" We believe that while some metal mining may always be necessary, ultimately our most important extraction operations should be taking place in scrap yards and recycling centres rather than sensitive ecological areas and ancestral lands."

- Ashley Heather 


Recycling gold and silver from e-waste protects natural landscapes and wildlife


Mining just ten grams of gold displaces 4800kg of earth. But gold isn’t only to be found underground, in fact a significant proportion of the world’s gold supply is already above ground and much of it in a very surprising place…our landfills.

E-waste (electronic waste) is a blanket term for discarded electronic products or components. These devices often make use of, amongst many other materials, small amounts of gold and silver due to both metals’ remarkable electrical conductivity. The average computer for example has about a fifth of a gram of gold in it.

Only 12.5% of e-waste worldwide is currently recycled, the balance being left in landfills where it begins to degrade releasing toxins into the air, soil, and groundwater. In the United States alone cell phones containing $60 million of gold and silver are dumped every year. This hardly seems a fitting end for one of humankind’s most venerated substances.



Our refining process begins by manually dismantling the waste electronic products. All the components are then sent their separate ways for recycling. The circuit boards are run through a shredder before being fed into the furnace. This results in two materials, the slag which is a by-product (it gets a second life in the construction of roads) and a mixed metal mass. This mass is a combination of copper, gold, silver and, depending on the type of e-waste, a few other metals. Next, the most technically challenging aspect of the recycling process, the precious metals are separated out into solutions before being melted again in the final stage to ensure a pure, high quality material.

The recycled gold and silver begins its new life in our Cape Town studio where it is alloyed and meticulously crafted into easy-wearing jewellery.

The e-waste recycling process, from shredded circuit boards to pure high quality gold and silver



Everyday provides a fresh opportunity to interrogate what it really means to run a green company and whilst our dream of a fully solar powered operation may still be years away that doesn’t stop us from making considered decisions today and every other day. We believe in an holistic view of resources and strive to make all the supporting processes around our e-waste recycling and jewellery manufacturing as eco-friendly as the material itself.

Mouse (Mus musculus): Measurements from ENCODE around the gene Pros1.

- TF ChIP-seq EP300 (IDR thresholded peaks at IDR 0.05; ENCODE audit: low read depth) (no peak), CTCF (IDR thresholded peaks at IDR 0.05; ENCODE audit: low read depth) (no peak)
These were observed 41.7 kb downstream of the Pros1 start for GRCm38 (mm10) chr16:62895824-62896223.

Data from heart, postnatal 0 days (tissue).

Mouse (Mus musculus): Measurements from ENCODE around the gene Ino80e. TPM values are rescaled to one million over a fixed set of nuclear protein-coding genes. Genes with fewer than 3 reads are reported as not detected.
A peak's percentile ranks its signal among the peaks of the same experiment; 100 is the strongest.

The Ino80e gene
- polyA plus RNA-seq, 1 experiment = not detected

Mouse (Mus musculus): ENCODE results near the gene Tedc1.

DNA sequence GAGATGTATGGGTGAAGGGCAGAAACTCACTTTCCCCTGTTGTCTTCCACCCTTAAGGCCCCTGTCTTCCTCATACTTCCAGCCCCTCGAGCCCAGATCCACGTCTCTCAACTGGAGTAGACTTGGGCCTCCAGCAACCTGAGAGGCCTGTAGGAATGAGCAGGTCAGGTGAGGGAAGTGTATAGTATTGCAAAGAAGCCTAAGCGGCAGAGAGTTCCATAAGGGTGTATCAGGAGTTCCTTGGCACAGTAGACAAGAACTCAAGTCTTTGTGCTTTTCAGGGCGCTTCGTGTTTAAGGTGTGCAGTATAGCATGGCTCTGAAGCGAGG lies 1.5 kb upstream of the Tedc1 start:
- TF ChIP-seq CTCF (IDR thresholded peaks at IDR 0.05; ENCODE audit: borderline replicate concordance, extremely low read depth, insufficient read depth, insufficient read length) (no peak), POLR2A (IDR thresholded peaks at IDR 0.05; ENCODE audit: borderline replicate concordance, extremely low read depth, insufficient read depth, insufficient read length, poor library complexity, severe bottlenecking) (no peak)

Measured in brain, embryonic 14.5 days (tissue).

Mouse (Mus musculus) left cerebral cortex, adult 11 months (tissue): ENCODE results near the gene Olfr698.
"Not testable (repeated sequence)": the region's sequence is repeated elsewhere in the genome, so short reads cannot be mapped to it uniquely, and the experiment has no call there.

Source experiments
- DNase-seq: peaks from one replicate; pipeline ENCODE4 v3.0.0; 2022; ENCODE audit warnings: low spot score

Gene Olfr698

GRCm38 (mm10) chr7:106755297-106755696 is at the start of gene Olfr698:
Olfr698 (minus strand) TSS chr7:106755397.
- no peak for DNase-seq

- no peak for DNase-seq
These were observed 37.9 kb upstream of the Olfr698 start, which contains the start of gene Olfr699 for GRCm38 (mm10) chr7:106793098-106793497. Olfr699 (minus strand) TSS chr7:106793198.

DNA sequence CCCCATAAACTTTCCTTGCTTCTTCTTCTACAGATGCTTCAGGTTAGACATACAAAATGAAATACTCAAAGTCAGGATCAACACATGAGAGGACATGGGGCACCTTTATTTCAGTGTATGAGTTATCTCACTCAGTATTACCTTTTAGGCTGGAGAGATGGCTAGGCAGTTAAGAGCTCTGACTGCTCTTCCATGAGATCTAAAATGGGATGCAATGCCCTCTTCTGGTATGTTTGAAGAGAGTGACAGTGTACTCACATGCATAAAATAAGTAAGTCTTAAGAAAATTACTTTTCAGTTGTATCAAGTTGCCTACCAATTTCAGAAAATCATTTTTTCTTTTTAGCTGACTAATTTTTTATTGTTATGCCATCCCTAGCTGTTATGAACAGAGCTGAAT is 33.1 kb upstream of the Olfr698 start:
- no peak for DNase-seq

Our refinery works tirelessly to manage, capture and neutralize the emissions from the recycling process. The controlled laboratory environment, operated by skilled chemical engineers, means that environmental and personal health and safety are at the forefront of every process.


In the studio we make use of natural, non-toxic alternatives to harmful chemicals common to the jewellery trade. All our gold and silver dust and offcuts are carefully saved and recycled again, keeping the circular economy loop tightly closed. All our non-jewellery waste is sorted and recycled. We source as many of our supplies and tools as possible locally to keep our carbon footprint as small as possible.


Your jewellery will arrive in recycled and biodegradable packaging (we’re still working on the plastic courier bags issue). The hand sewn hemp bag is designed to last, to be used for storing and protecting your jewellery (or other little bits and bobs). Hemp grows prolifically with little water and no pesticides.


Both our studio and refinery aim to cultivate friendly, safe and respectful environments with fair wages and no discrimination. We are nothing without our passionate team and commit to their wellbeing over all else. We work with a network of reputable and trusted e-waste collectors, many of whom are small family run businesses. We pay a fair price for the e-waste we purchase (of course we value your donations as well) and regularly visit our e-waste aggregators at their sites for a cup of coffee and a check in.